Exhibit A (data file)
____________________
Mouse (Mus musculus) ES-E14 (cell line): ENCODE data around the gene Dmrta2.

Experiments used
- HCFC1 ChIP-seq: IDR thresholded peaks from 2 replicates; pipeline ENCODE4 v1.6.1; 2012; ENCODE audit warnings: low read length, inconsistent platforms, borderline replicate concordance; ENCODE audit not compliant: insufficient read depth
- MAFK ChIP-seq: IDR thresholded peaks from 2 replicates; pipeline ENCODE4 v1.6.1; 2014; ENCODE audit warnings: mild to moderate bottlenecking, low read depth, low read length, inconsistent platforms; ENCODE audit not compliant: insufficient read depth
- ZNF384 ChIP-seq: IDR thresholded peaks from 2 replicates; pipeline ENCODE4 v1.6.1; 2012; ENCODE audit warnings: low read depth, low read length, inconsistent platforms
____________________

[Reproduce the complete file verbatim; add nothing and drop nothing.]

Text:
Mouse (Mus musculus) ES-E14 (cell line): ENCODE data around the gene Dmrta2.

Experiments used
- HCFC1 ChIP-seq: IDR thresholded peaks from 2 replicates; pipeline ENCODE4 v1.6.1; 2012; ENCODE audit warnings: low read length, inconsistent platforms, borderline replicate concordance; ENCODE audit not compliant: insufficient read depth
- MAFK ChIP-seq: IDR thresholded peaks from 2 replicates; pipeline ENCODE4 v1.6.1; 2014; ENCODE audit warnings: mild to moderate bottlenecking, low read depth, low read length, inconsistent platforms; ENCODE audit not compliant: insufficient read depth
- ZNF384 ChIP-seq: IDR thresholded peaks from 2 replicates; pipeline ENCODE4 v1.6.1; 2012; ENCODE audit warnings: low read depth, low read length, inconsistent platforms